NEW DELHI: The Competition Commission of India (CCI) has rejected allegations of price fixing against app-based taxi service providers Ola and Uber, saying drivers acceding to “algorithmically determined prices” by the platforms did not amount to collusion between them.
In a 13-page order, the CCI also dismissed complaints that Ola and Uber were imposing a resale price maintenance system on drivers as well as alleged price discrimination.
In the model followed by cab aggregators, estimation of fares are done by algorithms on the basis of large data sets. Apart from personalised information, various other factors such as time of the day and traffic situation are taken into account with respect to fares.
“Resultantly, the algorithmically determined pricing for each rider and each trip tends to be different owing to the interplay of large data sets. Such pricing does not appear to be similar to the ‘hub and spoke’’ arrangement as understood in the traditional competition parlance,” the regulator said.
Generally, a hub and spoke arrangement requires the spokes to use a third-party platform (hub) for exchange of sensitive information, including information on prices that can facilitate price fixing. For a cartel to operate as a hub and spoke, the CCI said there should be a conspiracy to fix prices and an existence of collusion in the first place.
“In the present case, the drivers may have acceded to the algorithmically determined prices by the platform (Ola/ Uber). This cannot be said to amount to collusion between the drivers.”
Further, in the case of ride-sourcing and ride-sharing services, a hub-and-spoke cartel would require an agreement between all drivers to set prices through the platform or an agreement for the platform to coordinate prices between them, the regulator said.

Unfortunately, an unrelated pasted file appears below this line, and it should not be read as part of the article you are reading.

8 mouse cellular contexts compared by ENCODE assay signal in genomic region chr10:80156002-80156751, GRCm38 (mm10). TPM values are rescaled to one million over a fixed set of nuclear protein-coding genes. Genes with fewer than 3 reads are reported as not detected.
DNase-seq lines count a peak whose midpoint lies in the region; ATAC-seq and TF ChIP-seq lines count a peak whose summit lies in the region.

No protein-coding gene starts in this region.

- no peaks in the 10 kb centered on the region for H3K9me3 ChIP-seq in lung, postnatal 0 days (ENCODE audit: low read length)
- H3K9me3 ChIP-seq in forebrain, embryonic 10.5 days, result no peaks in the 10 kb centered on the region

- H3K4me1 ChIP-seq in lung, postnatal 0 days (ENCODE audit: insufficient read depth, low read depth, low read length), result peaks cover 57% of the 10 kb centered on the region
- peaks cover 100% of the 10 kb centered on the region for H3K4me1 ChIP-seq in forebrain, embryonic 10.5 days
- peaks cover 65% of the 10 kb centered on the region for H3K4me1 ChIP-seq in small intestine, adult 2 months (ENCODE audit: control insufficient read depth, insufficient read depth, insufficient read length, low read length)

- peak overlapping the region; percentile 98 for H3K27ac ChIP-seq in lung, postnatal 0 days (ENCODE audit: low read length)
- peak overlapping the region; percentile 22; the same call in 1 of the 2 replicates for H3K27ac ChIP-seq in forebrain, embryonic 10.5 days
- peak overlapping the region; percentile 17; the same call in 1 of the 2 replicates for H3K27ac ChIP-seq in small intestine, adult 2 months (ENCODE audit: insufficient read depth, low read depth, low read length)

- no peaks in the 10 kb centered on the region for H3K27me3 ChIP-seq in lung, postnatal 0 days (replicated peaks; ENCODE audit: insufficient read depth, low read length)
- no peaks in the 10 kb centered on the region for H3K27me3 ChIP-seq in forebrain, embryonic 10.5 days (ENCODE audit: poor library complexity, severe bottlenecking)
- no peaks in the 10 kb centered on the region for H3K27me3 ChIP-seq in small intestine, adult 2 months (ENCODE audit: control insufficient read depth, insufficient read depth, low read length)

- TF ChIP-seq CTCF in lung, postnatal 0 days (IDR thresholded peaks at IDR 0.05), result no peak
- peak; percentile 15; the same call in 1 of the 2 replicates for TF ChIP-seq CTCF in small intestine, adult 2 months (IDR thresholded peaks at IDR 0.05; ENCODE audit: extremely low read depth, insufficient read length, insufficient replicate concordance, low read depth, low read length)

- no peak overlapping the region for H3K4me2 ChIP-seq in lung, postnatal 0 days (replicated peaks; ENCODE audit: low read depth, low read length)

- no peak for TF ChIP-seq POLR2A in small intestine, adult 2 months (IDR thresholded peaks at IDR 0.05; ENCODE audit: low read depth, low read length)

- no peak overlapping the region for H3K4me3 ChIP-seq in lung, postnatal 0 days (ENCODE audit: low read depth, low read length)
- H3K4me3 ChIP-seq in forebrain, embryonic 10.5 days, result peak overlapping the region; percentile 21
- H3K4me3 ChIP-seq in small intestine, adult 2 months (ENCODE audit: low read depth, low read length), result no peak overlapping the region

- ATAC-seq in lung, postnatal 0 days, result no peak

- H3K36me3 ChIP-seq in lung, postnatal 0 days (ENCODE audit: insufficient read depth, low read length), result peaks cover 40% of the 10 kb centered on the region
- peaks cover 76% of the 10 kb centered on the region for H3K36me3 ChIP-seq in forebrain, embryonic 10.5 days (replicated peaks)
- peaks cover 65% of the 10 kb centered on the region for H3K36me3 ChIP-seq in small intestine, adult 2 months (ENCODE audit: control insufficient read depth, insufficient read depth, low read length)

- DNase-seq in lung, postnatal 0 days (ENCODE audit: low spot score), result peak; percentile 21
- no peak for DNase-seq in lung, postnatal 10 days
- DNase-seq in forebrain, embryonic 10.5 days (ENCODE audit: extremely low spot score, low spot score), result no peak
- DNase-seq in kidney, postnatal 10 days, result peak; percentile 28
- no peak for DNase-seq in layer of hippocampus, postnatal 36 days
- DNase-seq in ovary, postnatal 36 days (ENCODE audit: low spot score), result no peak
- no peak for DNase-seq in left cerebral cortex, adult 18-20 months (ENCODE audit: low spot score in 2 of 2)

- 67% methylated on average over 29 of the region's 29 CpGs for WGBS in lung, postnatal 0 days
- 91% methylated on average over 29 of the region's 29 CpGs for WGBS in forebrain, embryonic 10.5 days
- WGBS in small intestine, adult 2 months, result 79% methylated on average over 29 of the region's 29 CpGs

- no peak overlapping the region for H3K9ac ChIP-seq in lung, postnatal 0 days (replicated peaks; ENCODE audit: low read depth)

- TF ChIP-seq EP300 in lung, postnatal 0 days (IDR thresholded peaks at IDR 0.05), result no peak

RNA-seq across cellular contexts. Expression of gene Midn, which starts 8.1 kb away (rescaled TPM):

“There does not appear to be any such agreement between drivers inter-se to delegate this pricing power to platform/ cab aggregators,” the watchdog said.
The complaint was filed by an individual against ANI Technologies, providing the app-based taxi services under ‘Ola’, Uber India Systems , the Netherlands-based Uber B V and US-based Uber Technologies, the holding company of Uber group.
Uber B V enters into contract with taxi owners attached to Uber network and is responsible for making payment of rider services as well as incentives to drivers, according to details provided in the CCI order.
Noting that fares offered by Ola and Uber were dynamic in nature, the CCI said there did not seem to be any fixed floor price maintained by taxi aggregators for drivers.
Under the Competition Act, resale price maintenance refers to the setting of a floor price on resale.
“In case of app-based taxi services, the dynamic pricing can and does on many occasions drive the prices to levels much lower than fares that would have been charged by independent taxi drivers.
“Thus, there does not seem to be any fixed floor price that is set and maintained by aggregators for all drivers and the centralised pricing mechanism cannot be viewed as a vertical instrument employed to orchestrate price-fixing cartel among drivers,” according to the order.
About alleged price fixing, the CCI said the existence of an agreement, understanding or arrangement that demonstrates meeting of minds, was a sine qua non for establishing a contravention under Section 3 of the Act. In the current case neither there appeared to be any such agreement or meeting of minds between cab aggregators and respective drivers nor between the drivers inter-se, the order said.
As a result, the watchdog said there was no contravention of Section 3, pertaining to anti-competitive agreements.